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Monte Carlo method or Monte Carlo analysis

Contributor(s): David Tobiano

The Monte Carlo method, also called Monte Carlo analysis, is a means of statistical evaluation of mathematical function s using random samples. This requires a good source of random numbers . There is always some error involved with this scheme, but the larger the number of random samples taken, the more accurate the result.

In its pure mathematical form, the Monte Carlo method consists of finding the definite integral of a function by choosing a large number of independent-variable samples at random from within an interval or region, averaging the resulting dependent-variable values, and then dividing by the span of the interval or the size of the region over which the random samples were chosen. This differs from the classical method of approximating a definite integral, in which independent-variable samples are selected at equally-spaced points within an interval or region.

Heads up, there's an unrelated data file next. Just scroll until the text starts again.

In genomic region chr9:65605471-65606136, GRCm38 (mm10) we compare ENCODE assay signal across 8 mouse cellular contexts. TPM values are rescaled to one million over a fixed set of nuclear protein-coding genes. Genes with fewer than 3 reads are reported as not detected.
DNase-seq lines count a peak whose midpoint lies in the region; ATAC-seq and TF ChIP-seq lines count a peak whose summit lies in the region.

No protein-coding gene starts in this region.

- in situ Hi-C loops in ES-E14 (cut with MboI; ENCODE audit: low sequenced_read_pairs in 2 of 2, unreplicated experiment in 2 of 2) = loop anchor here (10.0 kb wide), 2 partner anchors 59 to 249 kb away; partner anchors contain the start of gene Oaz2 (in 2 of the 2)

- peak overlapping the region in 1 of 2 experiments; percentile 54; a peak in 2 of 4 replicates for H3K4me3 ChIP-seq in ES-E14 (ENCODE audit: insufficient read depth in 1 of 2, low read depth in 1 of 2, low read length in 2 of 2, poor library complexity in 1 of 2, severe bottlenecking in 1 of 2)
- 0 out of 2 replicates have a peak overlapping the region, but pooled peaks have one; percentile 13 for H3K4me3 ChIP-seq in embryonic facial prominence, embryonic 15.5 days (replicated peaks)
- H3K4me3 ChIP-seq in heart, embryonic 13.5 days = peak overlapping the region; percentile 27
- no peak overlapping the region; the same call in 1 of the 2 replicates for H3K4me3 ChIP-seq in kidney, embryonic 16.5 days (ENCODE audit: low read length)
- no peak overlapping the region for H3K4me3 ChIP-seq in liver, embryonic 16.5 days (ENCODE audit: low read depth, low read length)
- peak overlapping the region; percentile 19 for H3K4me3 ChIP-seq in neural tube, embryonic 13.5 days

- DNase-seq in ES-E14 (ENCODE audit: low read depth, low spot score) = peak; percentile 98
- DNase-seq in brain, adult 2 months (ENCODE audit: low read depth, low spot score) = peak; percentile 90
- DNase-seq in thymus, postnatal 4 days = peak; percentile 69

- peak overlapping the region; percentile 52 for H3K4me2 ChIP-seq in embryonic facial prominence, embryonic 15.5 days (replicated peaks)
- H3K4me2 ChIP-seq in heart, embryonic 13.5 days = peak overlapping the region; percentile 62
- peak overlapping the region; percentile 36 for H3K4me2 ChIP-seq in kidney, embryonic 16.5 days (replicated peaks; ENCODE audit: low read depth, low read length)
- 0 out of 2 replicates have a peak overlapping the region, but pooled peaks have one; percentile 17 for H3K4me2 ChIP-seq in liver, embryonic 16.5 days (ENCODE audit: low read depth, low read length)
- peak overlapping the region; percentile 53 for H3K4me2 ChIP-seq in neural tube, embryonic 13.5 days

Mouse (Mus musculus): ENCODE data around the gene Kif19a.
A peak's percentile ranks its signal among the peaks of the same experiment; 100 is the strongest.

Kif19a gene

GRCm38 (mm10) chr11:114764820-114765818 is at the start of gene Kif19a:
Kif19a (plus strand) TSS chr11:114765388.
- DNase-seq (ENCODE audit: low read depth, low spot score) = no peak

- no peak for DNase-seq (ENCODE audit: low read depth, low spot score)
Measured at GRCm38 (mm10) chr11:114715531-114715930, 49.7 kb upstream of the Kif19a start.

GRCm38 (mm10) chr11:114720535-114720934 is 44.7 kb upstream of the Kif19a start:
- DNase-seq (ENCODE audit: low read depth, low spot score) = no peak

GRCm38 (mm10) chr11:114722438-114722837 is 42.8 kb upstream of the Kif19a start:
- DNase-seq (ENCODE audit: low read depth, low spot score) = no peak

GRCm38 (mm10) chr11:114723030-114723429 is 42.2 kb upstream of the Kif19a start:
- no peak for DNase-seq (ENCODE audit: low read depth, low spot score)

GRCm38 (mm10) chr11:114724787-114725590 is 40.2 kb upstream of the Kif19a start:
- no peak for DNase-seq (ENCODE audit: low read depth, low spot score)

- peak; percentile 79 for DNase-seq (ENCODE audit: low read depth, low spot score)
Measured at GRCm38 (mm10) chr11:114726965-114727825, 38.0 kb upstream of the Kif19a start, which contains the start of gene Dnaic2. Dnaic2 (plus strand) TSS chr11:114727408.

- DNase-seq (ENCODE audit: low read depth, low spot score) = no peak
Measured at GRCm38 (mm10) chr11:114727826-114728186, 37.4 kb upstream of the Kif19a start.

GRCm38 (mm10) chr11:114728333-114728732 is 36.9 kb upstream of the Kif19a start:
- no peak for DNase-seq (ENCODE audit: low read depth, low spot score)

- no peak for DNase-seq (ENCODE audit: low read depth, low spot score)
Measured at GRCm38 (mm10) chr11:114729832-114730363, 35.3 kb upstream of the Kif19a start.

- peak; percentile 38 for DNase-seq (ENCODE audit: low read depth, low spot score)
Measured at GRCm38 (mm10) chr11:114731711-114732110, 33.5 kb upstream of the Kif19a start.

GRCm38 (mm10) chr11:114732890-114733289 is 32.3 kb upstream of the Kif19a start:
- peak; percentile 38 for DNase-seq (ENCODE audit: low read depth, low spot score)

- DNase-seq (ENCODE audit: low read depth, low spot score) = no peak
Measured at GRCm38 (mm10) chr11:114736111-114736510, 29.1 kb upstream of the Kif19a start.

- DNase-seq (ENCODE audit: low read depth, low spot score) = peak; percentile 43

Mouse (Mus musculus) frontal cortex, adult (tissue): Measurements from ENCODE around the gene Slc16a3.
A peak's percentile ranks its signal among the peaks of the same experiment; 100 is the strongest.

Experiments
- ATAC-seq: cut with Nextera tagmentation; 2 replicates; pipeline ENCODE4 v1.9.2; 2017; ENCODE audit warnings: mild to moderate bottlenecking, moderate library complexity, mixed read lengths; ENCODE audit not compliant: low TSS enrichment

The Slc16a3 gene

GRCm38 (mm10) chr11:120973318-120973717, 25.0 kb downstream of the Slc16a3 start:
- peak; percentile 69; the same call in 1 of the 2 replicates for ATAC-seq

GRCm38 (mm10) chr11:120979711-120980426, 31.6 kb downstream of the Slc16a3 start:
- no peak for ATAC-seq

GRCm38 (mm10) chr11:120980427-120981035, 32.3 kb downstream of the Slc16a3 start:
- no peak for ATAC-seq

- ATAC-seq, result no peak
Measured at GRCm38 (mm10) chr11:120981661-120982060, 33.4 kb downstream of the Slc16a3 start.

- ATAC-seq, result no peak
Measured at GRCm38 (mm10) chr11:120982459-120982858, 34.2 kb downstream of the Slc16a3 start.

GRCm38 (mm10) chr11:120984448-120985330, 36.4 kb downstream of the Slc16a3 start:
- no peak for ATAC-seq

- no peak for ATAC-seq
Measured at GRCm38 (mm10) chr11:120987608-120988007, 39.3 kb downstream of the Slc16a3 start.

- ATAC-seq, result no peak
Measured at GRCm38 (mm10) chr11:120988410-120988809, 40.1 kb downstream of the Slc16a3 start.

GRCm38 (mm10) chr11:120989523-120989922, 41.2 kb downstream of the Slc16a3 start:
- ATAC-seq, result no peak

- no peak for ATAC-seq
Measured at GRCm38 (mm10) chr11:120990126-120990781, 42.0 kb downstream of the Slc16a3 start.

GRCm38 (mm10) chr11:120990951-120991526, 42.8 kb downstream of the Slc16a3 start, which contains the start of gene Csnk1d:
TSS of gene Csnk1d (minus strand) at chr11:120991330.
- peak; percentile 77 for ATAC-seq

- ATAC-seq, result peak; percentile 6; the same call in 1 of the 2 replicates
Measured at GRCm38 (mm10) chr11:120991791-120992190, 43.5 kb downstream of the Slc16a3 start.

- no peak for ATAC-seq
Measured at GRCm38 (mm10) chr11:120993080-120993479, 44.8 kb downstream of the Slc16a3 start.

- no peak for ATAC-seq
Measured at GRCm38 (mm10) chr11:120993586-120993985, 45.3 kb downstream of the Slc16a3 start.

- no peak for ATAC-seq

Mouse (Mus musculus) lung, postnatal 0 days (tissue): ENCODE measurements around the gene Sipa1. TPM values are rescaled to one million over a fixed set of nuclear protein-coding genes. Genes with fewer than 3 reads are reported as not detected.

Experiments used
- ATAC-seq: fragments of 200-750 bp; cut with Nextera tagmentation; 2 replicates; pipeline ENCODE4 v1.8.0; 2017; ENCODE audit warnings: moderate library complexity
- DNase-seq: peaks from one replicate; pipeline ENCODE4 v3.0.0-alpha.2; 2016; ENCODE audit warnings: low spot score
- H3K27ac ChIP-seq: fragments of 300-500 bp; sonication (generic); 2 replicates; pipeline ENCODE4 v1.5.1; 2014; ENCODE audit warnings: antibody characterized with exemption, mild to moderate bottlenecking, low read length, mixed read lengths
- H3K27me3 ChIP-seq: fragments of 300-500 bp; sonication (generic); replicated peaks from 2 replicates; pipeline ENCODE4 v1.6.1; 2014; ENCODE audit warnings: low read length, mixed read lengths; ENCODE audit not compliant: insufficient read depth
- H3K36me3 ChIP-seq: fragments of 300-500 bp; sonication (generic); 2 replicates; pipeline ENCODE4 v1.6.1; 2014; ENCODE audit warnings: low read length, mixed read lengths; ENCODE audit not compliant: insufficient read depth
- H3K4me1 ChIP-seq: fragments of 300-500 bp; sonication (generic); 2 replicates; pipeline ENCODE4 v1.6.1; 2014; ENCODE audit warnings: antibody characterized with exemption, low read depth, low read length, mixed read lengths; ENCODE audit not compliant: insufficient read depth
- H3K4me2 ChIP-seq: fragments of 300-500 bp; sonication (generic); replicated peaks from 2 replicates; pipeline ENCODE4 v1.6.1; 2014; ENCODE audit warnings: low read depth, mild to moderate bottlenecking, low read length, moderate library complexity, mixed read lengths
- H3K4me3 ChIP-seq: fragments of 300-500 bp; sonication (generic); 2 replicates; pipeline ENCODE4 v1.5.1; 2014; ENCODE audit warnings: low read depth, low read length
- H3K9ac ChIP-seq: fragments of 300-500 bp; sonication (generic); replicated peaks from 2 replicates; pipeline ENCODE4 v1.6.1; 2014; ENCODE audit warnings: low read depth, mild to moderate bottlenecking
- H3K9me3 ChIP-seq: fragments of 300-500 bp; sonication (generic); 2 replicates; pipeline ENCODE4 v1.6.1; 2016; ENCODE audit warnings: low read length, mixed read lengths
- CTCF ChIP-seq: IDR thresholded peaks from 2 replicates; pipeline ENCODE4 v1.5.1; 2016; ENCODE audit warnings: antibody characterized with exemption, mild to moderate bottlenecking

The Monte Carlo method is most famous for its use during the Second World War in the design of the atomic bomb. It has also been used in diverse applications, such as the analysis of traffic flow on superhighways, the development of models for the evolution of stars, and attempts to predict fluctuations in the stock market. The scheme also finds applications in integrated circuit ( IC ) design, quantum mechanics , and communications engineering.

This was last updated in March 2011

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